• Key point. The civil courts are without authority to review internal church decisions to discipline or dismiss a member.
• Key point. Some courts are willing to engage in "marginal review" of church membership decisions for the limited purpose of deciding if the proper body made the decision.
• Key point. Statements made in the context of a church membership meeting addressing the discipline of a member ordinarily cannot be defamatory.
An Ohio court ruled that it had no authority to review a church's decision to dismiss a member. The court also ruled that it could not review the dismissed member's defamation claim, and that a state nonprofit corporation law did not provide the dismissed member with any basis for suing the church. Here are the facts of this case: A church member sought access to his church's financial records. When church leaders denied this request, the member filed a lawsuit in which he asked a court to order the church to turn over the records. Following the filing of this lawsuit, church leaders attempted to dismiss the member from church membership. The member filed another lawsuit against his church, claiming that the attempt to dismiss him was in violation of the church's bylaws; caused severe emotional distress; was defamatory. A trial court dismissed the lawsuit on the ground that it was an ecclesiastical dispute over which it had no jurisdiction. The ousted member appealed.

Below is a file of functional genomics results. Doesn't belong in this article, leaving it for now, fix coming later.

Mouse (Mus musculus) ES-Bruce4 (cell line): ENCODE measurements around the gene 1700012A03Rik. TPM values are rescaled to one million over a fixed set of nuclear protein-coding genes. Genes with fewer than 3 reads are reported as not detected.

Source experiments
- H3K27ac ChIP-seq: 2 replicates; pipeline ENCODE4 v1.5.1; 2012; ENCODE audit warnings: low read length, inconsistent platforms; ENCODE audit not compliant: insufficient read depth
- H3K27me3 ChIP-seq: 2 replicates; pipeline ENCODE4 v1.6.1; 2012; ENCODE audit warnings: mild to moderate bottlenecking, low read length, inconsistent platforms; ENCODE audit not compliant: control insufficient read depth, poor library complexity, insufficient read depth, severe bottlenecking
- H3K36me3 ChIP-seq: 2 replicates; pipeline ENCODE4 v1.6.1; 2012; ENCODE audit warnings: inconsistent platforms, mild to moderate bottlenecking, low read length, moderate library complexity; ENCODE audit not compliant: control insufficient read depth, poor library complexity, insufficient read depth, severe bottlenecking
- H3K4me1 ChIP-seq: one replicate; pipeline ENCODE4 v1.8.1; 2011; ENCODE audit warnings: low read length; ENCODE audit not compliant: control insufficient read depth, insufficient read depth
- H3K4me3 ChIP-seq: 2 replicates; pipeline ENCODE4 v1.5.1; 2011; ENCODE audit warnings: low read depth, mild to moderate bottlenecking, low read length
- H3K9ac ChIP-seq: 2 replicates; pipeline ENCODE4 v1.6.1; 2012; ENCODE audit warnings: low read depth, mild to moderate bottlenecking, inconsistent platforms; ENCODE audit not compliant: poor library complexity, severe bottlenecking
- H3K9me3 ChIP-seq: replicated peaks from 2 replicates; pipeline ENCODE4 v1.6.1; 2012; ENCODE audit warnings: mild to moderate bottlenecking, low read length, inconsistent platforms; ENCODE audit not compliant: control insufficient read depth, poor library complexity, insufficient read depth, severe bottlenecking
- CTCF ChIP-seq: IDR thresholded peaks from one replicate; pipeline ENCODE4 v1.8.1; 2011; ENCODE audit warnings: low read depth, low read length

Civil court review of membership disputes
A state appeals court upheld the trial court's dismissal of the lawsuit. It observed: